Friday, April 5, 2013

Invisible Eating

After I survived my teen and college years, I came to realize that it was only by the grace of God that I did not have an eating disorder or disordered eating habits.  I fit all the classic markers of someone who could be anorexic.  I'm a perfectionist with very high standards for myself.  I fall into the trap of seeing weakness as worthless and failure as a sign of such worthlessness.  I was ladened with guilt as a teen and anger.  I desired control over my life and had a hard time submitting to God's authority.  I held onto my anger and grudges.  as a means of feeling into control.  Mercifully, God has brought me out of so much of that, but I still see how my thinking could have gotten very easily twisted and unhealthy quickly.  

I recognize now that young and old women alike seek control in their lives in the area of their eating habits.  I read an interesting article in the Baltimore Sun a few years ago that explained what disordered eating was.  This is a definition I found on the website "disordered eating means having an unhealthy relationship with food and/or your body, one that diminishes the quality of your life and affects your overall health – physical, mental, and/or emotional"  In my mind, disordered eating describes eating that doesn't fit under bulemia or anorexia, but is still characterized by abonormal eating habits which are practiced in order to control a part of one's life.  By abnormal, I do include things like my habit of working out immediately if I had dessert in my early twenties.  I had a fixation on staying the same weight and watched everything I ate.  I diligently avoided fats in my cooking.  My definition may not be scientific, but it's the definition that I've come to after reading a lot and observing how people live.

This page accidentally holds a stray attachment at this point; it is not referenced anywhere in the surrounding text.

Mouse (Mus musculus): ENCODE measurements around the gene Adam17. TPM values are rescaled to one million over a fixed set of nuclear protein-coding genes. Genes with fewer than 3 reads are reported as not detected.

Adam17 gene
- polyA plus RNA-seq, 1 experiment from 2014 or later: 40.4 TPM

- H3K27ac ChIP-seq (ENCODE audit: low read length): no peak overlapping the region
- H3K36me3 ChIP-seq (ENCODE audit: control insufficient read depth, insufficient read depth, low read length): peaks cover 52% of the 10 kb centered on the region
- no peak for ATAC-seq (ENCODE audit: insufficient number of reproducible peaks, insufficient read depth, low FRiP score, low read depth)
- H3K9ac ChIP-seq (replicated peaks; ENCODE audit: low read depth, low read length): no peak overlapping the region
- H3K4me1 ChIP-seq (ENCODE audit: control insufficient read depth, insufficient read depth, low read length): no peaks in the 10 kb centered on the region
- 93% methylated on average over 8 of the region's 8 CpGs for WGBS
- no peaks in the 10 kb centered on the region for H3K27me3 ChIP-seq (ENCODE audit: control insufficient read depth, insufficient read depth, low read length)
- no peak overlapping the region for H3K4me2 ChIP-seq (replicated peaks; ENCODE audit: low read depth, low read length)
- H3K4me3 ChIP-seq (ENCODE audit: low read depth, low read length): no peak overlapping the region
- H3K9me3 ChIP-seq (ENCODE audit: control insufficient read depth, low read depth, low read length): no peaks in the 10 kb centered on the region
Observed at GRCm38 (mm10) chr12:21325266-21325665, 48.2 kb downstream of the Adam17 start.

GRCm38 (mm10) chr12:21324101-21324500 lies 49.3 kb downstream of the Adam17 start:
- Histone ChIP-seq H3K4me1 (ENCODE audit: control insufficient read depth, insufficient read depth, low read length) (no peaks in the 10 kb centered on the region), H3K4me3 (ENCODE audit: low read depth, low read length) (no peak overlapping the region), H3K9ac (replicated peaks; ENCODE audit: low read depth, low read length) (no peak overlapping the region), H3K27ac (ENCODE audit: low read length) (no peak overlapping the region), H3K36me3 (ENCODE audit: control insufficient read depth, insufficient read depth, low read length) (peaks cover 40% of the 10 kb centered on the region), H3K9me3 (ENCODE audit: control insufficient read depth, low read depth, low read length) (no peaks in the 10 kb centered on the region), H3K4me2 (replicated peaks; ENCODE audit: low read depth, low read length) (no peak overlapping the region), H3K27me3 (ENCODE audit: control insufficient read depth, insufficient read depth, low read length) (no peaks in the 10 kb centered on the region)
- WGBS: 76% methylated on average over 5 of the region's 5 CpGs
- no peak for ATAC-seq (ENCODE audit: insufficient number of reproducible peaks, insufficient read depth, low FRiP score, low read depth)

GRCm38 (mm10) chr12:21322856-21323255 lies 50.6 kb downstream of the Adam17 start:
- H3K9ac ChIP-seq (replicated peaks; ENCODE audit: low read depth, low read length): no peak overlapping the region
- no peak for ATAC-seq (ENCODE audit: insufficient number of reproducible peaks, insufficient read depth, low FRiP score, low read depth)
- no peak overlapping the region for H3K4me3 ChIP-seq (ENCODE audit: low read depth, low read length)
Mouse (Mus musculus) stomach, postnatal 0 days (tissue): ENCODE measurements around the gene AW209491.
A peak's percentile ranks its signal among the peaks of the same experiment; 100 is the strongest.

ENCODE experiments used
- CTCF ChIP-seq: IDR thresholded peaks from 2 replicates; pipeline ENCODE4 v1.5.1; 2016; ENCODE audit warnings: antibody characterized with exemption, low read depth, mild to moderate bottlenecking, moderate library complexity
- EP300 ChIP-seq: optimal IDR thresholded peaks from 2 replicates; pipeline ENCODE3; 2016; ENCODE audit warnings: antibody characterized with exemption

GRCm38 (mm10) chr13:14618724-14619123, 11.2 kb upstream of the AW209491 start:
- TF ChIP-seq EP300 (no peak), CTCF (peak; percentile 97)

Eating disorders are types of disordered eating.

When I worked with a high school group in Colorado in my early twenties, I used to ask the girls that I met with these questions:  "Did you eat today?", "What did you eat today?", and "Have you been eating?"  Out of a group of twenty girls, I knew three to four who had significant issues with eating and not eating.  Eating is an issue we struggle with as women.